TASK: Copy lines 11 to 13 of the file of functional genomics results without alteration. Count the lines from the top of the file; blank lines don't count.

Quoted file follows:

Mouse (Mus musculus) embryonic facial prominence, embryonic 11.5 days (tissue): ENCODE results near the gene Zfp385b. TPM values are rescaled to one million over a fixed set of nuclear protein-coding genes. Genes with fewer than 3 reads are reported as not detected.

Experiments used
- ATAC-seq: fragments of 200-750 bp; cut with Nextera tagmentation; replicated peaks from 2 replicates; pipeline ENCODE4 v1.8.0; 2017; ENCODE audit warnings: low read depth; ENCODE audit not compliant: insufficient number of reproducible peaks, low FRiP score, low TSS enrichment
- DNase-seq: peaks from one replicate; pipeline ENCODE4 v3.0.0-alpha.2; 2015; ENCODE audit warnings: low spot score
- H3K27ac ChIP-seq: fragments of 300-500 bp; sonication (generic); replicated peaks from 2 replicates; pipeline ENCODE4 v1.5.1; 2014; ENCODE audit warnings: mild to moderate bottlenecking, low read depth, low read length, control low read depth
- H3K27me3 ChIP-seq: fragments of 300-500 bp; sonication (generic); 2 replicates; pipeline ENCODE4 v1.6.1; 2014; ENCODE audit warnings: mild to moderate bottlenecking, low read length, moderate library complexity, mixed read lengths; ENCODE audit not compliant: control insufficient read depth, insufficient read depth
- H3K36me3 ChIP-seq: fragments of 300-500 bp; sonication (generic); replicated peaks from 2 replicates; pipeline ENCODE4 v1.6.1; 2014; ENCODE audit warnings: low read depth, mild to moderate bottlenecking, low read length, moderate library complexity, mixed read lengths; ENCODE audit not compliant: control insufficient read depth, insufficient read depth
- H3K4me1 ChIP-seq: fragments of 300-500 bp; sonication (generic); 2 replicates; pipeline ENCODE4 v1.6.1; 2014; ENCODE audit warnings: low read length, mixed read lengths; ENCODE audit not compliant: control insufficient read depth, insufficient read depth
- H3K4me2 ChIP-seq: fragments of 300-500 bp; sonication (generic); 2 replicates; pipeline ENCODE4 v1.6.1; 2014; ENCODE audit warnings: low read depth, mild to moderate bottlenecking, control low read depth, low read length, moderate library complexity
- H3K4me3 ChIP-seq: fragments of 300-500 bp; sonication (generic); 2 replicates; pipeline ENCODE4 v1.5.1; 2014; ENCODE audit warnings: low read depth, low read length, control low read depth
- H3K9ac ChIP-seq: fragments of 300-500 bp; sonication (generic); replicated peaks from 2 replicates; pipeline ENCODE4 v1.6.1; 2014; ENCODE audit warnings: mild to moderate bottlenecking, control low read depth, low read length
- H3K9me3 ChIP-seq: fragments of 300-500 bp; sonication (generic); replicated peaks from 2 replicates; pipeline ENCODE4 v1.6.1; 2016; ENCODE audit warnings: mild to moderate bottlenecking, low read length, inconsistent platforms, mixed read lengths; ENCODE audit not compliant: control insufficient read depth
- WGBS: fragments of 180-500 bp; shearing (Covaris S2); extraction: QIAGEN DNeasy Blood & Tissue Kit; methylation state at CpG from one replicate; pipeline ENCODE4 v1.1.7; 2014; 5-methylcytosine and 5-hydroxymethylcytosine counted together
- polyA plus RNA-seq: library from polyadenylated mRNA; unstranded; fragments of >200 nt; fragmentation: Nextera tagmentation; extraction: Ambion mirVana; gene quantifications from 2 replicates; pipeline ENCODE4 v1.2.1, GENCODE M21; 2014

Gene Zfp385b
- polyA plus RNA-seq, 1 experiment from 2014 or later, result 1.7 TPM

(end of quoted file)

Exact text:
- H3K9ac ChIP-seq: fragments of 300-500 bp; sonication (generic); replicated peaks from 2 replicates; pipeline ENCODE4 v1.6.1; 2014; ENCODE audit warnings: mild to moderate bottlenecking, control low read depth, low read length
- H3K9me3 ChIP-seq: fragments of 300-500 bp; sonication (generic); replicated peaks from 2 replicates; pipeline ENCODE4 v1.6.1; 2016; ENCODE audit warnings: mild to moderate bottlenecking, low read length, inconsistent platforms, mixed read lengths; ENCODE audit not compliant: control insufficient read depth
- WGBS: fragments of 180-500 bp; shearing (Covaris S2); extraction: QIAGEN DNeasy Blood & Tissue Kit; methylation state at CpG from one replicate; pipeline ENCODE4 v1.1.7; 2014; 5-methylcytosine and 5-hydroxymethylcytosine counted together